Leonard Joseph Stokes

Name Leonard Joseph Stokes
Corps East Surrey Regiment 2nd Battalion
Rank Private
Service No. 3082
Date / Place of entry Kettering
Date of Death 29 March 1915 Killed in Action
Memorial / Grave II B16 Voormezeele Enclosure No.3

Leonard Joseph was the fifth of ten children of Thomas Foster Stokes (1862-1932) and his wife Constance Jane nee Tirrell. He shared great grandparents (Thomas Stokes and Ann Almond of Great Easton) with Edgar, Arthur and John Thomas Stokes and their families were neighbours in Drayton in the 1890s.

Originally a farm labourer growing up in Drayton, Thomas became a shepherd and therefore moved around the district every few years. Leonard was born at Fern Farm, Hallaton in the late Spring of 1897 but by 1911 the family was at Bradley Priory farm in Blaston where he was employed as a farm lad.

Leonard’s mother Constance (1866-1954) was born in Titchmarsh. Her mother Sarah was from Wilbarston and married Thomas White, a Middleton farm labourer in 1875. They had two children and the family including Constance lived at Middleton Town’s End were Thomas and Sarah were still listed in the 1911 census. Thomas and Sarah’s son George White married and settled in Great Easton where he was employed as an ironstone labourer;  their daughter Mary Hannah married and moved to Kettering. Constance married Thomas Foster Stokes at Cottingham in 1886.
As his military record has not survived the date Leonard joined the East Surrey regiment is unknown. His second cousin John Thomas Stokes of Oakham was also in the East Surreys.The 2nd Battalion was part of the regular army and had been stationed in India until November 1914. It sailed for England that month and arrived just before Christmas. As part of the 85th Brigade of the 28th Division, the Battalion sailed for France on 19th January and was quickly moved up the line to the south of Ypres. In the following five days’ heavy fighting it lost more than eight hundred of its one thousand soldiers, some dying from the effects of poison gas.  Reinforcements had to be swiftly brought in; given his youth, it’s likely that Leonard was one of these. Conscription had not yet begun so he must have volunteered.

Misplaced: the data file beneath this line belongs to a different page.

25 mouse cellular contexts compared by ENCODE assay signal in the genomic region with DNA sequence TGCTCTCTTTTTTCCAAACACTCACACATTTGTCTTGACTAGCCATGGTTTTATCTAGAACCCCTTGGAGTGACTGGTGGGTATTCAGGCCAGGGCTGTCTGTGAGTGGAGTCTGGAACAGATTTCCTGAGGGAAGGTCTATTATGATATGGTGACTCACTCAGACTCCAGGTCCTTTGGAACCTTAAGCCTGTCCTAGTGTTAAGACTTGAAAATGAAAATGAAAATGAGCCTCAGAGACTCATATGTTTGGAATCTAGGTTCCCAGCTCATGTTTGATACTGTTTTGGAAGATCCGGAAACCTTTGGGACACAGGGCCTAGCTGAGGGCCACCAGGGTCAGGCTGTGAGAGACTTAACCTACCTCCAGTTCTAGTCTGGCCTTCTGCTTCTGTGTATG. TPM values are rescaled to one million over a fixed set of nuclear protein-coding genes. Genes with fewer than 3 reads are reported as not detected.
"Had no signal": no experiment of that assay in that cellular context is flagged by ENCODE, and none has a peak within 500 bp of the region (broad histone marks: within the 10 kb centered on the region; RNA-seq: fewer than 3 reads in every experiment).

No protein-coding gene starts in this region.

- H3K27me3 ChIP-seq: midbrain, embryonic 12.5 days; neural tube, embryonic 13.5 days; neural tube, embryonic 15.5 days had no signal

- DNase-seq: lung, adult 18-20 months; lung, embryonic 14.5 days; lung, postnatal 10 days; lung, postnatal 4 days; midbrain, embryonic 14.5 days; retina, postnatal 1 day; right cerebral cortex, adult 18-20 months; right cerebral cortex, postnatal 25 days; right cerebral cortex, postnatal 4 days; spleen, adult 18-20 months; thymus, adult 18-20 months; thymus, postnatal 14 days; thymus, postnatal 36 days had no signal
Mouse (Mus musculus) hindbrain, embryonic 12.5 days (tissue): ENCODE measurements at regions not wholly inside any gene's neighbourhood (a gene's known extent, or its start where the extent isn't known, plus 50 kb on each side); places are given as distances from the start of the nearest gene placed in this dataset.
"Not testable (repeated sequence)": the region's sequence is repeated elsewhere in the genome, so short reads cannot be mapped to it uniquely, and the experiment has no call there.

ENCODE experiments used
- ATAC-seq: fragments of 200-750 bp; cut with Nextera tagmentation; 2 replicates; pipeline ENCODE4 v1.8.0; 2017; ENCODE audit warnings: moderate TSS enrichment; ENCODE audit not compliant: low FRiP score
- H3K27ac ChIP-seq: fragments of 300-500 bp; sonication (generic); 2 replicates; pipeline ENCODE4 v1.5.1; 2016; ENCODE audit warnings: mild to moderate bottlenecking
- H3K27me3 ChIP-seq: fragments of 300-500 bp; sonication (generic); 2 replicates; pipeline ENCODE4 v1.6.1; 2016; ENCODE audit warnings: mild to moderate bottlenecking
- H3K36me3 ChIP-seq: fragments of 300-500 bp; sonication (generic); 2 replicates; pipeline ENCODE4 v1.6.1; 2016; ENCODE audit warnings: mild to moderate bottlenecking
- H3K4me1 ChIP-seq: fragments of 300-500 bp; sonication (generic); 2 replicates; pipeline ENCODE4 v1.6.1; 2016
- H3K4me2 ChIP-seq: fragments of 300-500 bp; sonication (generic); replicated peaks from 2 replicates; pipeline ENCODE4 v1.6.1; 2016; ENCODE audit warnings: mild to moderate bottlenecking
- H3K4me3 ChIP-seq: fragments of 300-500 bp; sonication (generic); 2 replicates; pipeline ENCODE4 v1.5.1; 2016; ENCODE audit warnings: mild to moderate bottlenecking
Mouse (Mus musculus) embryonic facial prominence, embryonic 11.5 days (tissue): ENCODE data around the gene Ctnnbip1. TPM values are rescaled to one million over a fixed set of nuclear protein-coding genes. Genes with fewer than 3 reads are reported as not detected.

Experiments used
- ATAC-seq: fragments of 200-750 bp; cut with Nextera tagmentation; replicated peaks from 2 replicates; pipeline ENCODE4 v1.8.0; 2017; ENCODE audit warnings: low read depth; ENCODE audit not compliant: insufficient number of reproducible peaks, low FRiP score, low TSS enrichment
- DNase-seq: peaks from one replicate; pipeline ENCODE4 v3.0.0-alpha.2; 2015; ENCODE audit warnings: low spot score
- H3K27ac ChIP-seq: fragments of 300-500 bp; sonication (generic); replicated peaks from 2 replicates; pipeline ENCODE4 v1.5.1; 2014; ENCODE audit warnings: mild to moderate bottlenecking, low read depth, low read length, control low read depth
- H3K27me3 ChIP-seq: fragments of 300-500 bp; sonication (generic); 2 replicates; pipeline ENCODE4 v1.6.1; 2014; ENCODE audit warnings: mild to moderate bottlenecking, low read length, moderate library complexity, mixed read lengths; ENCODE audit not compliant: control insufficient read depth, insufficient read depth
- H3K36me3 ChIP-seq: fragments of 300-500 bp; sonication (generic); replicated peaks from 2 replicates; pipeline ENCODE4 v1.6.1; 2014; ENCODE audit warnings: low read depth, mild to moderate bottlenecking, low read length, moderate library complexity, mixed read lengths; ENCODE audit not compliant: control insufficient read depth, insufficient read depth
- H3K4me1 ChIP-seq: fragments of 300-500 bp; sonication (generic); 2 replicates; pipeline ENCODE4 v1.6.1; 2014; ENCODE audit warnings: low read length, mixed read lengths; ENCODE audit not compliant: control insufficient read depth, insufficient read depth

The regimental war diary for 17th March states there were 791 other ranks stationed in the trenches. On the following day the Battalion marched to new billets in Etaines where Leonard was one of four soldiers - one officer and three men - killed in the trenches on 29th March. He was barely eighteen years old and is buried in Voormezeele cemetery in Belgium. Voormezeele village is four kilometres south west of Leper and was just behind the British lines in 1915. The cemetery was begun in February 1915. 1611 Commonwealth servicemen are buried or commemorated here, 609 of them unidentified. His distant cousin Ernest had been killed two weeks earlier.

None of Thomas and Constance’s other children died in the fighting, but their son Thomas, Leonard’s elder brother and a railway drayman, died in 1913 aged twenty one, and a daughter Edith Emily died in 1908 in Birmingham aged nineteen. Leonard’s grandmother Sarah White of Middleton died in 1928 aged 84. His eldest sister Florence Annie was a servant at Cottingham Rectory in 1911. Their living in Cottingham may be the reason Leonard’s name was included on the village’s war memorial.